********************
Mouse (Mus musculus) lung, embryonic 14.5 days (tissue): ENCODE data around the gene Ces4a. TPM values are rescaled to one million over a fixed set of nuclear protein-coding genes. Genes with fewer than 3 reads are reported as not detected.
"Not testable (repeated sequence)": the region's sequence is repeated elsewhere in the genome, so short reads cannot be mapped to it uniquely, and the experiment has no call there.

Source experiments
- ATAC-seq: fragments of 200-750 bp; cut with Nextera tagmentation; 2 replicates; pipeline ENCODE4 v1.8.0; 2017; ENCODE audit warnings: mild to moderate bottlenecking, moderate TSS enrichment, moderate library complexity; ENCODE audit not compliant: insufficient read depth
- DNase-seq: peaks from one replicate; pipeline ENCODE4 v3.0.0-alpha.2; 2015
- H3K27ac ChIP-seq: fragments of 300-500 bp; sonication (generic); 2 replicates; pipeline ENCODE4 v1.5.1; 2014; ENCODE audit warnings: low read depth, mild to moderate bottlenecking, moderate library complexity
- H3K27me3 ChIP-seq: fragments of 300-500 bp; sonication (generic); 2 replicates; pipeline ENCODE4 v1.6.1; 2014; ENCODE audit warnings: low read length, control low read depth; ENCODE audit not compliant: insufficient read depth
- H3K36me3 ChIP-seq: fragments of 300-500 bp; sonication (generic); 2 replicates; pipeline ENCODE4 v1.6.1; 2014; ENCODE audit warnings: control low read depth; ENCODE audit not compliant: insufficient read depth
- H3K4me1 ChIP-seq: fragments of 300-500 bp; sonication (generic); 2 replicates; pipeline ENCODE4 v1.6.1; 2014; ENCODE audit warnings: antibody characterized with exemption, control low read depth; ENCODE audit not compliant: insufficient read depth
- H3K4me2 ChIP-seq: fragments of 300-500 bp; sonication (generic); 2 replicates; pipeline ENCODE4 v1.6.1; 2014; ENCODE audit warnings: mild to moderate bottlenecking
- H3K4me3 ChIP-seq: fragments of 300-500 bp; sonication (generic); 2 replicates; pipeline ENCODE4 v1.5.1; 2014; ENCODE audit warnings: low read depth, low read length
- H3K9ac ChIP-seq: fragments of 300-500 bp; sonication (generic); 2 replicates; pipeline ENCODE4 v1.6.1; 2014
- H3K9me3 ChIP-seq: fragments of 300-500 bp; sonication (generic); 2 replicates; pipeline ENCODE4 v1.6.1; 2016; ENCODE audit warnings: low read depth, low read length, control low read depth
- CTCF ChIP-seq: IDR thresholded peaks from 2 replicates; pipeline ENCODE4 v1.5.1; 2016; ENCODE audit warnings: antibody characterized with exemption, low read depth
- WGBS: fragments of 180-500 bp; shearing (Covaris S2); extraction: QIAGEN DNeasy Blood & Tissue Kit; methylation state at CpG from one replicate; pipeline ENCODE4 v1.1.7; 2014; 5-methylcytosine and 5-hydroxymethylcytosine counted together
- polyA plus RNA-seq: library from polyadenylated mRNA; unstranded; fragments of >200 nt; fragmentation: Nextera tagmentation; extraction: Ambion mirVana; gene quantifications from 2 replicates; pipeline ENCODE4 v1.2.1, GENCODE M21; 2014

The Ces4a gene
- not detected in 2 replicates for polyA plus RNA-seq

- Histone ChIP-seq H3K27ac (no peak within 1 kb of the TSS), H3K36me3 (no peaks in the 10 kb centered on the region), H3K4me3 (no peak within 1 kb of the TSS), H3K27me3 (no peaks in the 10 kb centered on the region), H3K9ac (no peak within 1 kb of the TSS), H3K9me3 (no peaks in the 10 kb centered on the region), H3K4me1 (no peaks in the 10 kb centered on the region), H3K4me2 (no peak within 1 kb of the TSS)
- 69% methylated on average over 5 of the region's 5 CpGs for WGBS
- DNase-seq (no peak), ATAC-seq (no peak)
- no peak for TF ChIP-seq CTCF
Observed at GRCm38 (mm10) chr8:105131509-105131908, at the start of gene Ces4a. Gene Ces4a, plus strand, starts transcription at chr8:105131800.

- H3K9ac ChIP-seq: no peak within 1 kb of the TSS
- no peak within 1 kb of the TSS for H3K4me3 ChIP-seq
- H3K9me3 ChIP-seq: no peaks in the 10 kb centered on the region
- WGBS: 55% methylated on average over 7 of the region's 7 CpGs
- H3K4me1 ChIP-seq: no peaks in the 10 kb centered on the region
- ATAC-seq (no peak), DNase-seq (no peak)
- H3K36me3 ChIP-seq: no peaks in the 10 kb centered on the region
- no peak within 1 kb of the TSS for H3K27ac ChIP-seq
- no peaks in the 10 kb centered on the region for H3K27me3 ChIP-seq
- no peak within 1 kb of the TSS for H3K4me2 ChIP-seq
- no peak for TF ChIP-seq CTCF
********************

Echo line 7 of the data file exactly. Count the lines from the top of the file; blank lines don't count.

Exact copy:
- H3K27me3 ChIP-seq: fragments of 300-500 bp; sonication (generic); 2 replicates; pipeline ENCODE4 v1.6.1; 2014; ENCODE audit warnings: low read length, control low read depth; ENCODE audit not compliant: insufficient read depth